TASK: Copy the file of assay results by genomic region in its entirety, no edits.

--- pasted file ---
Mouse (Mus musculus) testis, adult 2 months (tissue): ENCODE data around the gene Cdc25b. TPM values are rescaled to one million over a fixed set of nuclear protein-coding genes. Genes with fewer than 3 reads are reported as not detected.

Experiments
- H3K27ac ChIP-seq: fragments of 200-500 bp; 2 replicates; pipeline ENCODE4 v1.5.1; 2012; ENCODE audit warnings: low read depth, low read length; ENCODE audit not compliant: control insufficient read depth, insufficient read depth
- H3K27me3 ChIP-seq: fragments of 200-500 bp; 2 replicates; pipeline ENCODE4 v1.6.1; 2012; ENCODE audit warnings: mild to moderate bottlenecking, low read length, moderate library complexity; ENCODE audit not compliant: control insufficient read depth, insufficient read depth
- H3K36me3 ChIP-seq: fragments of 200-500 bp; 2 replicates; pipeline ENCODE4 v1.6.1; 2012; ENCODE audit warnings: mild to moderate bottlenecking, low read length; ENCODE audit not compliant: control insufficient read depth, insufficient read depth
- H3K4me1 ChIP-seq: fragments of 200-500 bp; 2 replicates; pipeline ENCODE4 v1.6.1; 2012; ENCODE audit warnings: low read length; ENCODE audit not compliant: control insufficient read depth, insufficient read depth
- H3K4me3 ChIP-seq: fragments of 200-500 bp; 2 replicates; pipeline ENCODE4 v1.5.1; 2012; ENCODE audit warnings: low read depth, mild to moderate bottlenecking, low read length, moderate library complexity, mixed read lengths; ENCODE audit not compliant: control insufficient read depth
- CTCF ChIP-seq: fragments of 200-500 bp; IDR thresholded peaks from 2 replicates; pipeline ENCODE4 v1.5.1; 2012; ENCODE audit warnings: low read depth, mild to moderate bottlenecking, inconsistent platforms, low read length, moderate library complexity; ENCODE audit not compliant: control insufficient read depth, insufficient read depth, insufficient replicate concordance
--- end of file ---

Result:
Mouse (Mus musculus) testis, adult 2 months (tissue): ENCODE data around the gene Cdc25b. TPM values are rescaled to one million over a fixed set of nuclear protein-coding genes. Genes with fewer than 3 reads are reported as not detected.

Experiments
- H3K27ac ChIP-seq: fragments of 200-500 bp; 2 replicates; pipeline ENCODE4 v1.5.1; 2012; ENCODE audit warnings: low read depth, low read length; ENCODE audit not compliant: control insufficient read depth, insufficient read depth
- H3K27me3 ChIP-seq: fragments of 200-500 bp; 2 replicates; pipeline ENCODE4 v1.6.1; 2012; ENCODE audit warnings: mild to moderate bottlenecking, low read length, moderate library complexity; ENCODE audit not compliant: control insufficient read depth, insufficient read depth
- H3K36me3 ChIP-seq: fragments of 200-500 bp; 2 replicates; pipeline ENCODE4 v1.6.1; 2012; ENCODE audit warnings: mild to moderate bottlenecking, low read length; ENCODE audit not compliant: control insufficient read depth, insufficient read depth
- H3K4me1 ChIP-seq: fragments of 200-500 bp; 2 replicates; pipeline ENCODE4 v1.6.1; 2012; ENCODE audit warnings: low read length; ENCODE audit not compliant: control insufficient read depth, insufficient read depth
- H3K4me3 ChIP-seq: fragments of 200-500 bp; 2 replicates; pipeline ENCODE4 v1.5.1; 2012; ENCODE audit warnings: low read depth, mild to moderate bottlenecking, low read length, moderate library complexity, mixed read lengths; ENCODE audit not compliant: control insufficient read depth
- CTCF ChIP-seq: fragments of 200-500 bp; IDR thresholded peaks from 2 replicates; pipeline ENCODE4 v1.5.1; 2012; ENCODE audit warnings: low read depth, mild to moderate bottlenecking, inconsistent platforms, low read length, moderate library complexity; ENCODE audit not compliant: control insufficient read depth, insufficient read depth, insufficient replicate concordance